Sanctification of life and health: insights from the landmark spirituality and health survey
Rosemead School of Psychology
The purpose of this study is to examine the relationship between sanctification of life and health. Sanctification is defined as a process through which aspects of life are perceived as having divine character and significance. A latent variable model was created to test the following hypotheses that link sanctification with health: (1) people who attend worship services more often are more likely to develop a sanctified view of life; (2) individuals who develop a sanctified view of life are likely to be more compassionate, (3) people who are more compassionate will provide more emotional support to others, (4) providing more support to others will be associated with a greater sense of meaning in life, and (5) people who have derived a deeper sense of meaning in life will enjoy better health. Data from a new cross-sectional nationwide survey (N = 2932) provide support for each of these hypotheses.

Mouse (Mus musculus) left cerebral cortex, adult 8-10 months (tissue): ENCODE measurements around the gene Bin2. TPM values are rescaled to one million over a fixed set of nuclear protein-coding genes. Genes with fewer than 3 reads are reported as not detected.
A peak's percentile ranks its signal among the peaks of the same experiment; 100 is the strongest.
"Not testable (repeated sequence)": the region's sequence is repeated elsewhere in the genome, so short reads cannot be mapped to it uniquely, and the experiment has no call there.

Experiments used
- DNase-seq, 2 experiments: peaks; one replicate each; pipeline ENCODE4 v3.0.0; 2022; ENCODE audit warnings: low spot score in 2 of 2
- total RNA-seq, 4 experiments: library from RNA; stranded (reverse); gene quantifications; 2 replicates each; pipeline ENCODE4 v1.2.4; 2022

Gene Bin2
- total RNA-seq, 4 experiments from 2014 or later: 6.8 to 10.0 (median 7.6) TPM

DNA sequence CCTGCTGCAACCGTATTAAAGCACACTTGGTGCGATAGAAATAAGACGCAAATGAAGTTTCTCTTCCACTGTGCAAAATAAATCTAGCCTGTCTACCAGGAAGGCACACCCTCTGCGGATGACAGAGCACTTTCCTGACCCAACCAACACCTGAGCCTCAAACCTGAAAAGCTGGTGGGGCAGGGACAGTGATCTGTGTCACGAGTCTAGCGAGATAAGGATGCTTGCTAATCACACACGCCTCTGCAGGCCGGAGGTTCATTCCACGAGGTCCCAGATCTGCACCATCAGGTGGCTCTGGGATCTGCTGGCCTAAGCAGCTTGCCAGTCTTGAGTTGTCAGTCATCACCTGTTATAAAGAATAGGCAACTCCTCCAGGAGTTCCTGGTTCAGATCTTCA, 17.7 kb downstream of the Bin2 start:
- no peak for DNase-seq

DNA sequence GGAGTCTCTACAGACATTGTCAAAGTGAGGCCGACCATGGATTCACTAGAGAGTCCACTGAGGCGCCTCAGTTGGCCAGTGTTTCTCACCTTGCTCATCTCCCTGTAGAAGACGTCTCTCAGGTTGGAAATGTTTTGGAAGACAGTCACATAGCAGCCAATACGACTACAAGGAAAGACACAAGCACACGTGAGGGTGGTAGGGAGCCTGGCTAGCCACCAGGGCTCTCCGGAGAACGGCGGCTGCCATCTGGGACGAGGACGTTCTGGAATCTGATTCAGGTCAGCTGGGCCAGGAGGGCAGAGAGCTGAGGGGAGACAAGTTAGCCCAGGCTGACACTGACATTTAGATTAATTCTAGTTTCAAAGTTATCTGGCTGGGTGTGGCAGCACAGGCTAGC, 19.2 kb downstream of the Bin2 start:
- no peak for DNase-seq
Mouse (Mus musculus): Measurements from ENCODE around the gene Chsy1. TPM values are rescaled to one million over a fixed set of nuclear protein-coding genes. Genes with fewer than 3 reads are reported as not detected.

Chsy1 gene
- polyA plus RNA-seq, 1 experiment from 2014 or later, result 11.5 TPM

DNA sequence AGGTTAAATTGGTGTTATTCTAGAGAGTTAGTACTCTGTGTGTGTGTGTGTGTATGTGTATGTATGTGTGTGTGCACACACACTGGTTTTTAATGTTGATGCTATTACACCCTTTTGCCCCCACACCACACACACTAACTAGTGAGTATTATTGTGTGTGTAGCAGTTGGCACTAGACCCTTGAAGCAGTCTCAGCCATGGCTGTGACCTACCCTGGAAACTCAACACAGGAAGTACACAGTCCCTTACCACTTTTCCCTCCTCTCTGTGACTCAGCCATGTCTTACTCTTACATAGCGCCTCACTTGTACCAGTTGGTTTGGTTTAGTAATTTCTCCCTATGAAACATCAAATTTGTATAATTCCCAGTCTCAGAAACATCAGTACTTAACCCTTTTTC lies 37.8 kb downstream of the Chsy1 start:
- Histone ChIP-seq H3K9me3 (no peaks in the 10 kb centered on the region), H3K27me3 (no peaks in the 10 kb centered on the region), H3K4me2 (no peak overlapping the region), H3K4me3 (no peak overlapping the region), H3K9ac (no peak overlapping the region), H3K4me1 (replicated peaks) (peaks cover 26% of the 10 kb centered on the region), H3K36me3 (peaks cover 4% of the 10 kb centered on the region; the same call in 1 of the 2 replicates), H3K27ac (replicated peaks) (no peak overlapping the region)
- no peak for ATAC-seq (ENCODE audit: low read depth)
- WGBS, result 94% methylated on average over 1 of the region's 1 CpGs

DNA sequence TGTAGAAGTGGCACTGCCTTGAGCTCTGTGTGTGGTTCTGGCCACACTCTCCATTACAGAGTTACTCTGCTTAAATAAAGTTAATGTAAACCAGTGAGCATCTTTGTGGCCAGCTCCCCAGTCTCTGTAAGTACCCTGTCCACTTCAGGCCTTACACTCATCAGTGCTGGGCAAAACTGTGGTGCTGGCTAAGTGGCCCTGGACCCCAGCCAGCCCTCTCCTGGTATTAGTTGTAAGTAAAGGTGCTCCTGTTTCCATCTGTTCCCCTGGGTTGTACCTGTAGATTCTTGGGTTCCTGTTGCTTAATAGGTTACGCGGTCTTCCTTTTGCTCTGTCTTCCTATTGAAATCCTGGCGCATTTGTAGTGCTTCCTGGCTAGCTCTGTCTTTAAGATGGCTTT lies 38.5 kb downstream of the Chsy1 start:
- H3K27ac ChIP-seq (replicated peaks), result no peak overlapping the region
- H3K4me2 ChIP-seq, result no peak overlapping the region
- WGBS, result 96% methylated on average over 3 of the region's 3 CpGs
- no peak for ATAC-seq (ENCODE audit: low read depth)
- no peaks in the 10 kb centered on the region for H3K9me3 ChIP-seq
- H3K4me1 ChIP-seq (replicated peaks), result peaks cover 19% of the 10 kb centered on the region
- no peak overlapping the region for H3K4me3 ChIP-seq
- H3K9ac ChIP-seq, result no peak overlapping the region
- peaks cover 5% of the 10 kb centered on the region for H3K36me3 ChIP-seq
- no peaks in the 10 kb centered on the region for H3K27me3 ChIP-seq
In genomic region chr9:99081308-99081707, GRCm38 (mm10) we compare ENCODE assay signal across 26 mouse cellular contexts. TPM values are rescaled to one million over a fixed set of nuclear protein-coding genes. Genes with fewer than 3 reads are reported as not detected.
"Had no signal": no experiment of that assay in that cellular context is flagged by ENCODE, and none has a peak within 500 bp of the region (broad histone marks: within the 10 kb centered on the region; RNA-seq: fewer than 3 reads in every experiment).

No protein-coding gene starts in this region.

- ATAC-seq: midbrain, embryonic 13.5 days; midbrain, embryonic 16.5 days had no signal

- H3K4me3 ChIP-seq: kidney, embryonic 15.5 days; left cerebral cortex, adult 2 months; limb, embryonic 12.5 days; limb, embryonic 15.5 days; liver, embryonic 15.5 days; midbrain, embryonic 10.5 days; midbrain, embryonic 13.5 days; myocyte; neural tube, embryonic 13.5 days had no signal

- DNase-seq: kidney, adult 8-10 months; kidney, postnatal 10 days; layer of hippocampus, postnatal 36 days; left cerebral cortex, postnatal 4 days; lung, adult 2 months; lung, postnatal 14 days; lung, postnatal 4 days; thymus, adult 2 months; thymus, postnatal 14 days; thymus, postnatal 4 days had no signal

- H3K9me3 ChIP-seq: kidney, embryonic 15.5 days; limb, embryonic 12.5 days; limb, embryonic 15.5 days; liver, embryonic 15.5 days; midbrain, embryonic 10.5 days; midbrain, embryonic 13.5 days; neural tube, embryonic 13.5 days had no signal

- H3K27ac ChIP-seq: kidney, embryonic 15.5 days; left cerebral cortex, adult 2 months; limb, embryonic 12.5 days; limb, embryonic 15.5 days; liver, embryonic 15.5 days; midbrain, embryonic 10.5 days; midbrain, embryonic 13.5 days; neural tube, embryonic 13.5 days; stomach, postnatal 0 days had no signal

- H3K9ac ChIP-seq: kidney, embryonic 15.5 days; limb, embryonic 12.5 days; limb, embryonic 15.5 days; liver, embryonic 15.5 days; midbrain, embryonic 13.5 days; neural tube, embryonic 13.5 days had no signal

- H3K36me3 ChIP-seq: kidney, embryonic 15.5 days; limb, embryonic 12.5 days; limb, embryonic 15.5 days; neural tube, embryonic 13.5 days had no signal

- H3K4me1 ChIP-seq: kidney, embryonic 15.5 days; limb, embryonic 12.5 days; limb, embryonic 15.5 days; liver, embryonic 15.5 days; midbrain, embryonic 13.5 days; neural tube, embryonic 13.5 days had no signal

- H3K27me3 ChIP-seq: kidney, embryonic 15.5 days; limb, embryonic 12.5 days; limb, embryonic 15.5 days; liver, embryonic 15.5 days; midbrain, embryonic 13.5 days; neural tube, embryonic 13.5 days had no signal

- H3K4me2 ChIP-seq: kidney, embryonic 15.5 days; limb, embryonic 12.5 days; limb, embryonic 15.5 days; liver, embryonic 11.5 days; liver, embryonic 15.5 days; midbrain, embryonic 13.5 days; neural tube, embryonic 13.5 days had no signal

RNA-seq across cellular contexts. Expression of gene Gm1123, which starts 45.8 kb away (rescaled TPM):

Mental Health, Religion & Culture
DOI of Published Version
Hill, Peter C., "Sanctification of life and health: insights from the landmark spirituality and health survey" (2016). Faculty Articles & Research. 562.